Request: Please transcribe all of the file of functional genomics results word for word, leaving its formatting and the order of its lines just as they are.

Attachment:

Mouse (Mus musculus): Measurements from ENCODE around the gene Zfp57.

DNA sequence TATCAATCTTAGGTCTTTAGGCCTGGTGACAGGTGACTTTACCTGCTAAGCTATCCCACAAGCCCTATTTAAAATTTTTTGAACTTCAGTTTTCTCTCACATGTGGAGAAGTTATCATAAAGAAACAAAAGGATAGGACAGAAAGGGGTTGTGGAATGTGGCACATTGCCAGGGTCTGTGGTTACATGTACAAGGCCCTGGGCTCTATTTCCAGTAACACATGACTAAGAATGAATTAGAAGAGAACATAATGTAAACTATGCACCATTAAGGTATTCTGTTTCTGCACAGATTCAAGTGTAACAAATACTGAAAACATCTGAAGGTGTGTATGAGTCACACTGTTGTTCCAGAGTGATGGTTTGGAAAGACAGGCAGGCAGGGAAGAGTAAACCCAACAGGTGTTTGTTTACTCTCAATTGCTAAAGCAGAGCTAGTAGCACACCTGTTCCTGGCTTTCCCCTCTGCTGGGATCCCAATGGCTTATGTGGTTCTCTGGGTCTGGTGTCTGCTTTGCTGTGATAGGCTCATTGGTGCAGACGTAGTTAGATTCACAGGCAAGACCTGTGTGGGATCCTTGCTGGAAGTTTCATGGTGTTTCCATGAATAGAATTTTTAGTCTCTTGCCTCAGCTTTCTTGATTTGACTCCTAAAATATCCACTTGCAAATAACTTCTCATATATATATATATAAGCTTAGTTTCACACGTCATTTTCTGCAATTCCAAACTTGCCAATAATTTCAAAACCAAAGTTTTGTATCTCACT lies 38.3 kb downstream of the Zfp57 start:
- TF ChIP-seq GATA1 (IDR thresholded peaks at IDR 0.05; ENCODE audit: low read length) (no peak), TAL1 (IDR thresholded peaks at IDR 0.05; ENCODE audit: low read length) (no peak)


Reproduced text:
Mouse (Mus musculus): Measurements from ENCODE around the gene Zfp57.

DNA sequence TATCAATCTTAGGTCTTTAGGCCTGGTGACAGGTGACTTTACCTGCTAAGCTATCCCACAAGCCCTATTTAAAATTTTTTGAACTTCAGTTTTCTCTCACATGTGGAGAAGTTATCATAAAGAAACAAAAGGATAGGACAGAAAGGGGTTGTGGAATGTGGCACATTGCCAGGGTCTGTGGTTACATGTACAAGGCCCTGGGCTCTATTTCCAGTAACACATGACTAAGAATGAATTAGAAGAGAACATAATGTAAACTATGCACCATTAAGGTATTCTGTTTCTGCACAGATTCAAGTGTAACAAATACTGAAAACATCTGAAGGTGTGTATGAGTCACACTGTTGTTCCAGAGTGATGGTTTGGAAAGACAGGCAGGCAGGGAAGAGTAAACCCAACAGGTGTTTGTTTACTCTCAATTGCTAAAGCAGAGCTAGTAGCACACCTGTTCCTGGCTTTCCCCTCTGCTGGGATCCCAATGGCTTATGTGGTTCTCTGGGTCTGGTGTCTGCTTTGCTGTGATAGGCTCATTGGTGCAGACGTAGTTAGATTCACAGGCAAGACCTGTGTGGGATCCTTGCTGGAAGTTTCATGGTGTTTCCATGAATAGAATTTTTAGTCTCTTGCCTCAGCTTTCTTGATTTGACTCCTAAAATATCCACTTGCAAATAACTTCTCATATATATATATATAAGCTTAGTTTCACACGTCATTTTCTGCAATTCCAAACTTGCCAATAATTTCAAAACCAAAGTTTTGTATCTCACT lies 38.3 kb downstream of the Zfp57 start:
- TF ChIP-seq GATA1 (IDR thresholded peaks at IDR 0.05; ENCODE audit: low read length) (no peak), TAL1 (IDR thresholded peaks at IDR 0.05; ENCODE audit: low read length) (no peak)